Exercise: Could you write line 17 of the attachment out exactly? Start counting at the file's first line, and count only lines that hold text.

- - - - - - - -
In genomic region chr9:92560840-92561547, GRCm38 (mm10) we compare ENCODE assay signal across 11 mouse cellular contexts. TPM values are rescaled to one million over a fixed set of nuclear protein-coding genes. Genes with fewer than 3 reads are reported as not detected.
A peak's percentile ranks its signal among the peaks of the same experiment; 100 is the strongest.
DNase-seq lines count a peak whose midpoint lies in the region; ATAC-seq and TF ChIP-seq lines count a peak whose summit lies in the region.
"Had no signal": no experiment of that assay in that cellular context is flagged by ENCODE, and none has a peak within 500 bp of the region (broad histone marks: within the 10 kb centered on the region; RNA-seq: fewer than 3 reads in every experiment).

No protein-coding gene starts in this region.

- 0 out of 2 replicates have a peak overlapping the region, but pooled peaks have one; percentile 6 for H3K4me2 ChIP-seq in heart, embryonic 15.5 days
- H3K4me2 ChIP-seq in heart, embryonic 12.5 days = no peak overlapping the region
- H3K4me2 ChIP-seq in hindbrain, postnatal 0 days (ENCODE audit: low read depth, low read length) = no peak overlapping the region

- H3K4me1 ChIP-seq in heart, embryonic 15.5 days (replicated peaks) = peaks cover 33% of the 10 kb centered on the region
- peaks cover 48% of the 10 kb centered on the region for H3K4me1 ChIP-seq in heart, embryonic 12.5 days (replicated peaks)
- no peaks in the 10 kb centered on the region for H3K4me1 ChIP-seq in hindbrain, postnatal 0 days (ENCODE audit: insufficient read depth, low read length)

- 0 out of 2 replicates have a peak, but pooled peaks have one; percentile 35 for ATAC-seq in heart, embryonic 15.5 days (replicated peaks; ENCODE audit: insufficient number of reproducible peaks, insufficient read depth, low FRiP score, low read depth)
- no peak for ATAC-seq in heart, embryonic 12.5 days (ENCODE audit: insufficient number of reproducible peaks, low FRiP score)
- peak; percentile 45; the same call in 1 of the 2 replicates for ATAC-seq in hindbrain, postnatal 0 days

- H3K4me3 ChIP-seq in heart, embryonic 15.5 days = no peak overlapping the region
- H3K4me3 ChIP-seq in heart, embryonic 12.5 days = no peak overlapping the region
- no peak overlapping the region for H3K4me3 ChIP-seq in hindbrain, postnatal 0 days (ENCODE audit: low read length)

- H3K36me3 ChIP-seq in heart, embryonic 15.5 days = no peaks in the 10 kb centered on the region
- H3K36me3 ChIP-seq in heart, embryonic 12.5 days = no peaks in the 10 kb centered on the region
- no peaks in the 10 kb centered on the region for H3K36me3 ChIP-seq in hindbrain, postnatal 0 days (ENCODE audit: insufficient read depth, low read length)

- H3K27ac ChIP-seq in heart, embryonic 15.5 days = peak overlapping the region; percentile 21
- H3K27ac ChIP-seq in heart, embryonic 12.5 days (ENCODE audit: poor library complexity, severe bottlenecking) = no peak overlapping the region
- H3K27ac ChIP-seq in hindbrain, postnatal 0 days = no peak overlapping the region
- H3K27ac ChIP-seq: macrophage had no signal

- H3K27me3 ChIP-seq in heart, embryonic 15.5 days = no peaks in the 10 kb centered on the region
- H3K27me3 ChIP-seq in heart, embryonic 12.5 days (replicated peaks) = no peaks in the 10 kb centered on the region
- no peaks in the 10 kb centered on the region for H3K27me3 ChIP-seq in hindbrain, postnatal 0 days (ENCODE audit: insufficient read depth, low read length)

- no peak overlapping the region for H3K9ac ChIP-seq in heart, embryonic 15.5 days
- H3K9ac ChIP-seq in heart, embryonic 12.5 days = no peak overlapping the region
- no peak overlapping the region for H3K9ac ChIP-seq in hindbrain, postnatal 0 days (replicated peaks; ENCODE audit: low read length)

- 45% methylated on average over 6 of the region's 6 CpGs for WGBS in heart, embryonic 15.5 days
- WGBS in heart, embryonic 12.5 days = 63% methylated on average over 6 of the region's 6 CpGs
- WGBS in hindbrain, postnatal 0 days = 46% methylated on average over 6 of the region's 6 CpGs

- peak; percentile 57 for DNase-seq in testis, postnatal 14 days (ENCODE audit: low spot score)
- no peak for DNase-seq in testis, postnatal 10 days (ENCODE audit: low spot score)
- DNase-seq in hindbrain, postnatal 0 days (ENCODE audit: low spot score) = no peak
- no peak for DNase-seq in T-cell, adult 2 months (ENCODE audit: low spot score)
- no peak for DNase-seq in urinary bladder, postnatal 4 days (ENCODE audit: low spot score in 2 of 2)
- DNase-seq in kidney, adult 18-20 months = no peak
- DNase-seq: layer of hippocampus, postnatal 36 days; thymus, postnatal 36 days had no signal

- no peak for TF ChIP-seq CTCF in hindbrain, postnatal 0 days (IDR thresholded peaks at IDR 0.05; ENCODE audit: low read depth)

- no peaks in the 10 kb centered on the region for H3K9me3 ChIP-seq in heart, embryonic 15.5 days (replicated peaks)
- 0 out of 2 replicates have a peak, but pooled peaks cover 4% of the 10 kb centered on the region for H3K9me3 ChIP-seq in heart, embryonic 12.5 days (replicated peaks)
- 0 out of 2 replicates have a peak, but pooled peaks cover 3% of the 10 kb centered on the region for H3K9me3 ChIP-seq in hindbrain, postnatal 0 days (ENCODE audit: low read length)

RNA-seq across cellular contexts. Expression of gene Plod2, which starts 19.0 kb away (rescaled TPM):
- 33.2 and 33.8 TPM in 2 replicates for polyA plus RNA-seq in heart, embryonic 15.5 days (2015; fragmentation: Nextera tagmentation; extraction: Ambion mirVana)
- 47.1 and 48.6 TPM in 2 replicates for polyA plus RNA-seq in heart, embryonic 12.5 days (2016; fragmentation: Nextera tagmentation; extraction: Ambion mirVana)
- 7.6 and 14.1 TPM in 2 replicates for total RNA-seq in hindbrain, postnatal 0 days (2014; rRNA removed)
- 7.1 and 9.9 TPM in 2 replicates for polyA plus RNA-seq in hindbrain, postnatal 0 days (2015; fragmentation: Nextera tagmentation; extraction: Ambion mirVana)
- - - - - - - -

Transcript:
- no peak overlapping the region for H3K4me3 ChIP-seq in hindbrain, postnatal 0 days (ENCODE audit: low read length)